This top surface (top meaning surface closest to the finger during finger print acquisition), as noted, is usually configured as the transmitter traces and the other metal traces on the reverse side of the layer (farther away from the finger), layer is usually configured as the receiver. response signal traces. As is well known in the art, the traces formed in a 1D or 2D array constitute pixel locations where the presence of the finger creates variations in the receive signal response to the transmitted signal, mostly due to variations in the capacitive coupling of the two through the finger near the top of the sensor 10 due to capacitive differences between the presence of a fingerprint valley or ridge in the vicinity of the given pixel location. These variations are detected to generate an finger print image either partly or wholly within the integrated circuit, which can also create the drive signals and time their application to drive signal traces in the grid 10.

It will also be understood that the height of the package/housing can vary based on the BGA size, e.g., in order to conform to differing height requirements. Package/housing size can, e.g., correspond to sensing linear array or grid array area, e.g., about 122 mm across in the direction of the width of the finger and the same or more in the direction of the length of the finger. The package body can, e.g., be square, e.g., in embodiments designed for housing the sensor on the top of or embedded within the housing as required to create a round button. The package may have some or all sides formed with a bevel cut package edge, e.g., down to about a 100μ which may, e.g., be formed in a two pass singulation of individual packages/housings from a plurality of packages/housings formed in one operation as discussed elsewhere in the present application.

A PCB or flex interposer may be required to make a housing in which the package/housing is part of actuating a mechanical switch button. Buttons may be manufactured, e.g., by placing a flex strip(s) in a molding jig. The button housing may, e.g., be molded around the biometric sensor formed within the multilayer flip chip housing/package, e.g., with mold compound surrounding the flip chip placed on the flex strip, e.g., in a row of chips format. The flex strip may form a substrate having, e.g., a thickness of around 80μ-120μ. The top portion of the mold material may have, e.g., a thickness of around 50μ and a bottom mold thickness of around 1 mm.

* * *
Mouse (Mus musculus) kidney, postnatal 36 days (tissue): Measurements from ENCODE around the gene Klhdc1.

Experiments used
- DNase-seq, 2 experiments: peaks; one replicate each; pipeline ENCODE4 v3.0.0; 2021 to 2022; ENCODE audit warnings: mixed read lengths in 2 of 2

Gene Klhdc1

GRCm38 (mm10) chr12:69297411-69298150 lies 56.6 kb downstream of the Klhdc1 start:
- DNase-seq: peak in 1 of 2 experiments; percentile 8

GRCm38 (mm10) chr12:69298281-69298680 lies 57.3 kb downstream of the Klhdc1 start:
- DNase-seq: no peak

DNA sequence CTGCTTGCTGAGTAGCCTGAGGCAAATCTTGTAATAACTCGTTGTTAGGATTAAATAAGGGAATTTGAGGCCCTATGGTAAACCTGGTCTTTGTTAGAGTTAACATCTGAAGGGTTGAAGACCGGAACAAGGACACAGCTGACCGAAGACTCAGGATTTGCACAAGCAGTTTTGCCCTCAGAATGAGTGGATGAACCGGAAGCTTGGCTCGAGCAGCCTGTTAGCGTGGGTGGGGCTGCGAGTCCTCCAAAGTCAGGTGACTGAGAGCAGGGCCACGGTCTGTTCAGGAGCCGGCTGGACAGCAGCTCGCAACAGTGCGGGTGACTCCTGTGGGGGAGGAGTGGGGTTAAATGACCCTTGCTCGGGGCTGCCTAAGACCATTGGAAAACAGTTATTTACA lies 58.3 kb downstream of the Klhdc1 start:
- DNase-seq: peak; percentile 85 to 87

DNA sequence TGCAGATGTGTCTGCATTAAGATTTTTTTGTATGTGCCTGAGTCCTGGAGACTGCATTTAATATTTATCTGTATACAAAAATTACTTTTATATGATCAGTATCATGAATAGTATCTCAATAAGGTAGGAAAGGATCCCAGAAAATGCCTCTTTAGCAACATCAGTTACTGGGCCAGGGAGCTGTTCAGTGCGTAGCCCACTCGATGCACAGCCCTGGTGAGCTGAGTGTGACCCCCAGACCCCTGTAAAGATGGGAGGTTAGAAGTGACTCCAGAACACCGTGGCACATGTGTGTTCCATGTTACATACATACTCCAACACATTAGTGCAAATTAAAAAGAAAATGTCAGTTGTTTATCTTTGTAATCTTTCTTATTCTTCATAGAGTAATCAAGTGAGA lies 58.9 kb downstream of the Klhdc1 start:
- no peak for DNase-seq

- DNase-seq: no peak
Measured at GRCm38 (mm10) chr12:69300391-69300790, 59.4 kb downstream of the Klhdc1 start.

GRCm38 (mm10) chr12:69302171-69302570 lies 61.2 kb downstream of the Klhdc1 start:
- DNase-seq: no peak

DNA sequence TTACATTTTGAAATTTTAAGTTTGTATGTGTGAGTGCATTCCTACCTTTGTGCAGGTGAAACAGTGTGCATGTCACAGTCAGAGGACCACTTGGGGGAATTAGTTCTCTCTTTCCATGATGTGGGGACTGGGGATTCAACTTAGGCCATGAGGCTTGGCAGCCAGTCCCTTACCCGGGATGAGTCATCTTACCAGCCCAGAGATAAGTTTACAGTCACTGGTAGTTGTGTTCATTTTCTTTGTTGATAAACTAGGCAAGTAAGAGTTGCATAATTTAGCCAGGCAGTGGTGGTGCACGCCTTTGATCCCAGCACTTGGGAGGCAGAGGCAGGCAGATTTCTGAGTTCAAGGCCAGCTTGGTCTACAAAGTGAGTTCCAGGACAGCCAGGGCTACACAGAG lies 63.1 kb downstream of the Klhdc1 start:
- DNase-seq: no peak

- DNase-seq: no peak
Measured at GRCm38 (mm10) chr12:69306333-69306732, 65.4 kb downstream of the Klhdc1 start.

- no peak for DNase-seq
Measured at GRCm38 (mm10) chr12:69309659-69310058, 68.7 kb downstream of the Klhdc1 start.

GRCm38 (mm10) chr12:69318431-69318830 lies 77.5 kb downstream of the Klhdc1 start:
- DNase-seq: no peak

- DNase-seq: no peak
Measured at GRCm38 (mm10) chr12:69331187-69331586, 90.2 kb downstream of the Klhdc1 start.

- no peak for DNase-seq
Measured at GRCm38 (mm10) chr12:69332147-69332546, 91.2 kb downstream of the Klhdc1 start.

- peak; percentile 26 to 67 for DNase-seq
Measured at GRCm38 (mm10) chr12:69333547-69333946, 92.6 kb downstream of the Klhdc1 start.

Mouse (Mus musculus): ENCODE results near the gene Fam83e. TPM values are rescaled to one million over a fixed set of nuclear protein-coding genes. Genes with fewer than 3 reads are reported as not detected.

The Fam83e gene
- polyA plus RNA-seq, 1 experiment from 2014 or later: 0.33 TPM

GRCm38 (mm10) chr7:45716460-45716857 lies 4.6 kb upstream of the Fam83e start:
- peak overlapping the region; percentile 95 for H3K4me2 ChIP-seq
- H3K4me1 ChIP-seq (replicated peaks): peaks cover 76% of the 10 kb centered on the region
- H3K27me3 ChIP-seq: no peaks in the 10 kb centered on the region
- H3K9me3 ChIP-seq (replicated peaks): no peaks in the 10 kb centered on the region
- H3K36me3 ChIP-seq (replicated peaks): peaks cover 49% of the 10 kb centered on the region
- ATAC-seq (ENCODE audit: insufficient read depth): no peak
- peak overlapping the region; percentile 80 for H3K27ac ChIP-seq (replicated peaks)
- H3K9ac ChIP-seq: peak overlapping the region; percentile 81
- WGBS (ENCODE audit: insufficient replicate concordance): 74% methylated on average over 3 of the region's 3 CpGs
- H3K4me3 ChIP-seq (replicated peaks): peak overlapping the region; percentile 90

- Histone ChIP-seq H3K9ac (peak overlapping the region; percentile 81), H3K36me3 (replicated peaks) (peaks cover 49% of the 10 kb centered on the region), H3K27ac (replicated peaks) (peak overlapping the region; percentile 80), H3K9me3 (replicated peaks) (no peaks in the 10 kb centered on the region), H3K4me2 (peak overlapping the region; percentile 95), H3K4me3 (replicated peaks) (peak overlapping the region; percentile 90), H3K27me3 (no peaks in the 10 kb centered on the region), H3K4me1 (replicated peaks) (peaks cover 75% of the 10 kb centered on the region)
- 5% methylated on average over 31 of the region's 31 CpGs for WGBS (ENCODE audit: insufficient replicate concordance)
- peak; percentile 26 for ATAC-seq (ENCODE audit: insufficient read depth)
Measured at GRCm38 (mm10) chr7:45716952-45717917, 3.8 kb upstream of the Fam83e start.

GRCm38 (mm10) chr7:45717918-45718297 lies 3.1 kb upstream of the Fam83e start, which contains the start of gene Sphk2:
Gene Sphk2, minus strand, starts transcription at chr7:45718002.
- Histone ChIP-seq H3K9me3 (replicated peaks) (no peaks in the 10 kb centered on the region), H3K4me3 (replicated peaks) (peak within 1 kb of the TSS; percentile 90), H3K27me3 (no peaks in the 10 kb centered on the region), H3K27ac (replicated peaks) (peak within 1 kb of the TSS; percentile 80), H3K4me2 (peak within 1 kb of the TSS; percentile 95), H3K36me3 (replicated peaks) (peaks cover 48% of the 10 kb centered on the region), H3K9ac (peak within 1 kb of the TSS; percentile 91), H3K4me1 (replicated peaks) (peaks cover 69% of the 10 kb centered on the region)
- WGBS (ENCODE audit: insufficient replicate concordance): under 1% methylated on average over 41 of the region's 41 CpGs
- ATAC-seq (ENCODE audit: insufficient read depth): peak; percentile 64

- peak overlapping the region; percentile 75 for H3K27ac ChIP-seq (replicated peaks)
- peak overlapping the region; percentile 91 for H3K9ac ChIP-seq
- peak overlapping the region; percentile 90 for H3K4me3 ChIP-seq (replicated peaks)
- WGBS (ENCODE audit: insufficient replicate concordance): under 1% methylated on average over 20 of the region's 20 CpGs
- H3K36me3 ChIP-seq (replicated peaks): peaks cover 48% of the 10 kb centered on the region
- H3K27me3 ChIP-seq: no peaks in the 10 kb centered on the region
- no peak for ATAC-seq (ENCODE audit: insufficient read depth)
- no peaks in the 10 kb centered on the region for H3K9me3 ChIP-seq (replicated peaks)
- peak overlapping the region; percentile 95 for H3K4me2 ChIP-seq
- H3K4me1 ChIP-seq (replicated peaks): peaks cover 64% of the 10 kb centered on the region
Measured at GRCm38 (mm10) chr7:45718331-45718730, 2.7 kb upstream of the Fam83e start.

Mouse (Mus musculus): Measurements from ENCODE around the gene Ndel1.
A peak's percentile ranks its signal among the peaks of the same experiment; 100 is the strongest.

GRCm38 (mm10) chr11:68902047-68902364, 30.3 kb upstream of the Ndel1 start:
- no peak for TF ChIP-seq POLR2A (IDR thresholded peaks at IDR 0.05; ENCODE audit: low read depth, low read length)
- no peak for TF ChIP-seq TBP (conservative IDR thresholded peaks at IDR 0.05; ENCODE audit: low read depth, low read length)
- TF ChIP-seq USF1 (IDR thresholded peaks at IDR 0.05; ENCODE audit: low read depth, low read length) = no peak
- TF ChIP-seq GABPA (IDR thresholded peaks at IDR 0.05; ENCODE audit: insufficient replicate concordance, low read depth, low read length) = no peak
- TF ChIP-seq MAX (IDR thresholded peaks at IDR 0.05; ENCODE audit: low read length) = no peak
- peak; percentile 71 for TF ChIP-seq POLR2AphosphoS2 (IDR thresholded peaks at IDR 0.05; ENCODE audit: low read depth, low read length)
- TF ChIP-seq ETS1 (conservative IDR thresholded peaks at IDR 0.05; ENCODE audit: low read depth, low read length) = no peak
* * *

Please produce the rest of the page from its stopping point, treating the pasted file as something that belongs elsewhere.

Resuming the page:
According to aspects of embodiments of the disclosed subject matter, a single sided molded package/housing may be created, e.g., having a base substrate, which may be flexible, or rigid, e.g., a PCB or micro-laminated layer PCB, as discussed elsewhere in the present application, by way of illustration, by the mounting of a flip chip laminate package, described in the present application, to the substrate. The assembly, substrate plus flip chip laminate package, can then be place entirely of mostly within an encapsulation material that may then be molded into a desired size and shape, e.g., by the use of moldable encapsulation material, such as well known molding compounds, plastics, resins, etc. The molding material may be used to fill under the flip chip package and/or around the perimeter and/or on the surface of the package to form a molded button. Such a molded button may be utilized solely with the biometric sensor element to sense finger presence and/or surface movement, and, in response, act as a button, or may be combined with an interposer, such as made from a rigid material, like a PCB, or flexible, such as a flex substrate, e.g., to interact with an adjacent mechanical switch when the biometric, i.e., the finger presses down on the sensor area and thus on the entire package/housing.

The substrate/interposer with a flip chip package attached, and encapsulated by use of injection/transfer/compression molding, or the like, may include on the sensing side an encapsulation thickness that is relatively thin, or even non-existent and selected and adjusted to establish a desired sensing distance from the surface of the actual sensing traces in the flip chip package. Sensing distance can be important to accurate data capture. As one option according to aspects of embodiments of the disclosed subject matter, the sensing side of the package can be encapsulated to protect the sensing area from surface, impact, or moisture damage. This can be done, by way of example, in a single molding step, by using materials with filler sizes appropriate for a top minimum thickness. In an example the minimum thickness over the flip chip package can be, e.g., 30-50μ. This thin layer of material would require the use of a fine filler, e.g. one with filler sizes of 15μ or smaller in the molding compound.

In another example, the assembly can also be encapsulated on all sides with the exception of the upper sensor surface. In such a case, e.g., where the sensor surface is not encapsulated, it can be protected by applying protective coating, e.g., as noted elsewhere, a spray ink coating that hardens as it is cured, and/or a glass or other transparent plastic coating, of, e.g., by a second molding step. The protective coating/coatings to the surface of an exposed flip chip laminate substrate and/or encapsulating area is contemplated.